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# Expressions and the Distributive Property

## Multiply each term inside the brackets by the term outside the brackets

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Expressions and the Distributive Property

Let's say that a piece of gift-wrapping paper had a length of 5 feet and a width of x\begin{align*}x\end{align*} feet. When wrapping a present, you cut off a vertical strip of 1 foot so that the width of the piece of gift-wrapping paper decreased by 1 foot. What would be the area of the remaining paper in square feet? Could you write this expression in simplified form?

### Expressions and the Distributive Property

The Distributive Property is a way of distributing a value equally between two or more other values contained in parentheses. The Distributive Property states that for any real numbers M, N,\begin{align*}M, \ N,\end{align*} and K\begin{align*}K\end{align*}:
M(N+K)=MN+MKM(NK)=MNMK\begin{align*}& M(N+K)= MN+MK\\ & M(N-K)= MN-MK\end{align*}

Suppose that at the end of the school year, an elementary school teacher makes a little gift bag for each of his students. Each bag contains one class photograph, two party favors, and five pieces of candy. The teacher will distribute the bags among his 28 students. How many of each item does the teacher need?

You could begin to solve this problem by deciding your variables.

Let p=photograph, f=favors,\begin{align*}p=photograph, \ f=favors,\end{align*} and c=candy.\begin{align*}c=candy.\end{align*}

Next you can write an expression to represent the situation: p+2f+5c.\begin{align*}p + 2f + 5c.\end{align*}

There are 28 students in class, so the teacher needs to repeat the bag 28 times. An easier way to write this is 28(p+2f+5c).\begin{align*}28 \cdot (p + 2f + 5c).\end{align*}

We can omit the multiplication symbol and write 28(p+2f+5c)\begin{align*}28(p + 2f + 5c)\end{align*}.

Therefore, the teacher needs 28p+28(2f)+28(5c)\begin{align*}28p + 28(2f) + 28(5c)\end{align*} or \begin{align*}28p + 56f + 140c.\end{align*}

The teacher needs 28 photographs, 56 favors, and 140 pieces of candy to complete the end-of-year gift bags.

When you multiply an algebraic expression by another expression, you apply the distributive property.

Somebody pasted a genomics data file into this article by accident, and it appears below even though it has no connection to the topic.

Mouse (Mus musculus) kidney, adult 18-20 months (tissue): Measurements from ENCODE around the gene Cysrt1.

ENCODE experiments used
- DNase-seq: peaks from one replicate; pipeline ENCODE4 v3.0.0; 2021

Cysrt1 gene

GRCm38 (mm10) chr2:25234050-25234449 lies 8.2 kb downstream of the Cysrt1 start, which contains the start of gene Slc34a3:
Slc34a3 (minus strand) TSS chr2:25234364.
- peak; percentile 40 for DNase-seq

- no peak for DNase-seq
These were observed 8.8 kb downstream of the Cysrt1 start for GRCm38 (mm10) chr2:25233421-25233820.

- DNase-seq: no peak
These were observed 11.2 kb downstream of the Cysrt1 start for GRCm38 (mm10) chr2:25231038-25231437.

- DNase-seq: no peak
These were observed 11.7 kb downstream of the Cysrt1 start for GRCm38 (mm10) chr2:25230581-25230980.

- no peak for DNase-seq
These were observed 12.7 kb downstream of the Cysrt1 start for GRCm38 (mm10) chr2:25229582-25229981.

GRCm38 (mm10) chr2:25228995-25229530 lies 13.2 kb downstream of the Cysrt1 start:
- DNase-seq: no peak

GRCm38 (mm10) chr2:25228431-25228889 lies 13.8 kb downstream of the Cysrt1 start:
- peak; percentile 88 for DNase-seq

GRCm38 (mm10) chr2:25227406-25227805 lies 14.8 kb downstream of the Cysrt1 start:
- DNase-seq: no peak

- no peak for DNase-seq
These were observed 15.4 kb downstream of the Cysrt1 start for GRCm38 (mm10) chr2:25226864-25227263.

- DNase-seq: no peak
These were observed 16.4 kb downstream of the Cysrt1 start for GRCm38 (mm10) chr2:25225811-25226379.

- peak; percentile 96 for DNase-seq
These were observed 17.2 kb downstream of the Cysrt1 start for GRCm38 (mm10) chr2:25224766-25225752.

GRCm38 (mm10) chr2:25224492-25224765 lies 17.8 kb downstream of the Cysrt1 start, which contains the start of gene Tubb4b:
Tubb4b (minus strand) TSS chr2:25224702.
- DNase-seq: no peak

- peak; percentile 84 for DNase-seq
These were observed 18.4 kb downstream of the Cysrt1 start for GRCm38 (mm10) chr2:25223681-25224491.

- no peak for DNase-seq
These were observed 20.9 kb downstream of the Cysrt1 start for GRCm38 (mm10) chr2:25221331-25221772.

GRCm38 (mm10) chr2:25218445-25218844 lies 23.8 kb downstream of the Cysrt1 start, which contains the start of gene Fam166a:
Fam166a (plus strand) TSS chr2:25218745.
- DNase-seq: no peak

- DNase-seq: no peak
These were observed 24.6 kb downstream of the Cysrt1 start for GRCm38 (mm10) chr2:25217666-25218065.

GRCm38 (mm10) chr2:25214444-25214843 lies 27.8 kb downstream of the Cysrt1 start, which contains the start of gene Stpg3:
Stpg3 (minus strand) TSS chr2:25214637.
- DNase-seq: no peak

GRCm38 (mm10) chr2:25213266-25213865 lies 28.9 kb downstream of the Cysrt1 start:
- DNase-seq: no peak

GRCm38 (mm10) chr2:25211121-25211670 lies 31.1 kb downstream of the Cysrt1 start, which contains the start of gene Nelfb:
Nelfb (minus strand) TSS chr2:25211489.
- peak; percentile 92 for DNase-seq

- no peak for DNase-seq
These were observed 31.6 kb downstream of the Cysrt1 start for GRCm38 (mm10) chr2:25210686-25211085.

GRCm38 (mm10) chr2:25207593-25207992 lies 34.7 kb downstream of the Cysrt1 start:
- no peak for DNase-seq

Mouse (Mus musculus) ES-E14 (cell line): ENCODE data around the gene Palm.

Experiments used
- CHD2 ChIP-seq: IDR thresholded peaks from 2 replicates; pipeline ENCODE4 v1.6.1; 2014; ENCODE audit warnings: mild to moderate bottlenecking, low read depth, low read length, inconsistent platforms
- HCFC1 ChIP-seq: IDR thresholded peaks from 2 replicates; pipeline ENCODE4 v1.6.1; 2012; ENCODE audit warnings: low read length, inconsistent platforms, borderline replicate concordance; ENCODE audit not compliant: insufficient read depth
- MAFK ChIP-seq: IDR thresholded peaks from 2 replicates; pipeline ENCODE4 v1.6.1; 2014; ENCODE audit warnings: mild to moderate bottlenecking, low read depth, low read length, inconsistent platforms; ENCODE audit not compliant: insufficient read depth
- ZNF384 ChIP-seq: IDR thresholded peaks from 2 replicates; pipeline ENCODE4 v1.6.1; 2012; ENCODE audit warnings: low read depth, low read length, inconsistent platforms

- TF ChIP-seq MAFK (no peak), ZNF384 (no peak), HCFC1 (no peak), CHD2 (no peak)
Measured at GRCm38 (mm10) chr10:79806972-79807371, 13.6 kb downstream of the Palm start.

#### Let's simplify the following expressions:

1. \begin{align*}11(2 + 6)\end{align*}

Using the Order of Operations: \begin{align*}11(2 + 6) = 11(8)= 88.\end{align*}

Using the Distributive Property: \begin{align*}11(2 + 6) = 11(2) + 11(6)= 22 + 66 = 88.\end{align*}

Notice that regardless of the method, the answer is the same.

1. \begin{align*}7(3x - 5).\end{align*}

Think of this expression as seven groups of \begin{align*}(3x -5)\end{align*}. You could write this expression seven times and add all the like terms.

\begin{align*}(3x-5)+(3x-5)+(3x-5)+(3x-5)+(3x-5)+(3x-5)+(3x-5)=21x-35\end{align*}

Apply the Distributive Property.

\begin{align*}7(3x-5)= 7(3x)+7(-5)= 21x-35\end{align*}

### Examples

#### Example 1

Earlier, you were told that a piece of gift-wrapping paper had a length of 5 feet and a width of \begin{align*}x\end{align*} feet. When wrapping a present, you cut off a vertical strip of 1 foot so that the width of the piece of gift-wrapping paper is decreased by 1 foot. What would the area of the remaining paper be in square feet? Could you write this expression in simplified form?

The height of the remaining piece of wrapping paper is still 5 since you did not cut off a strip horizontally. If the original width of the wrapping paper is \begin{align*}x\end{align*} feet, then the width of the remaining piece of wrapping paper is now \begin{align*}x-1\end{align*} since the width was decreased by 1 foot. To find the area, multiply the width and the height:

\begin{align*}5(x-1)\end{align*} To simplify this expression, apply the Distributive Property:

\begin{align*}5(x-1)=5x-5\end{align*} The area of the remaining paper is \begin{align*}5x-5\end{align*} square feet.

#### Example 2

Simplify \begin{align*}\frac{2}{7} (3y^2 - 11).\end{align*}

Apply the Distributive Property.

\begin{align*}&\frac{2}{7} (3y^2 + -11)= \frac{2}{7} (3y^2) + \frac{2}{7}(-11)=\\ &\frac{2}{7} \frac{(3y^2)}{1} + \frac{2}{7}\frac{(-11)}{1}=\frac{2 \times 3y^2}{7 \times 1} + \frac{2\times (-11)}{7\times 1}=\\ &\frac{6y^2}{7}+\frac{-22}{7}=\frac{6y^2}{7}-\frac{22}{7}\end{align*}

### Review

Use the Distributive Property to simplify the following expressions.

1. \begin{align*}(x + 4) - 2(x + 5)\end{align*}
2. \begin{align*}\frac{1}{2}(4z + 6)\end{align*}
3. \begin{align*}(4 + 5)-(5 + 2)\end{align*}
4. \begin{align*}(x + 2 + 7)\end{align*}
5. \begin{align*}0.25 (6q + 32)\end{align*}
6. \begin{align*}y(x + 7)\end{align*}
7. \begin{align*}-4.2(h - 11)\end{align*}
8. \begin{align*}13x(3y + z)\end{align*}
9. \begin{align*}\frac{1}{2}(x - y) - 4\end{align*}
10. \begin{align*}0.6(0.2x + 0.7)\end{align*}
11. \begin{align*}(2 - j)(-6)\end{align*}
12. \begin{align*}4(m + 7) -6(4 - m)\end{align*}
13. \begin{align*}-5(y - 11) + 2y\end{align*}

Mixed Review

1. Translate the following into an inequality: Jacob wants to go to Chicago for his class trip. He needs at least $244 for the bus, hotel stay, and spending money. He already has$104. How much more does he need to pay for his trip?
2. Underline the math verb(s) in this sentence: 6 times a number is 4 less than 16.
3. Draw a picture to represent \begin{align*}3 \frac{3}{4}\end{align*}.
4. Determine the change in \begin{align*}y\end{align*} in the equation \begin{align*}y = \frac{1}{6} x-4\end{align*} between \begin{align*}x=3\end{align*} and \begin{align*}x=9\end{align*}.

To see the Review answers, open this PDF file and look for section 2.8.

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Color Highlighted Text Notes
Distributive Property For any real numbers $M, \ N,$ and $K$: $&M(N+K)= MN+MK\\ &M(N-K)= MN-MK$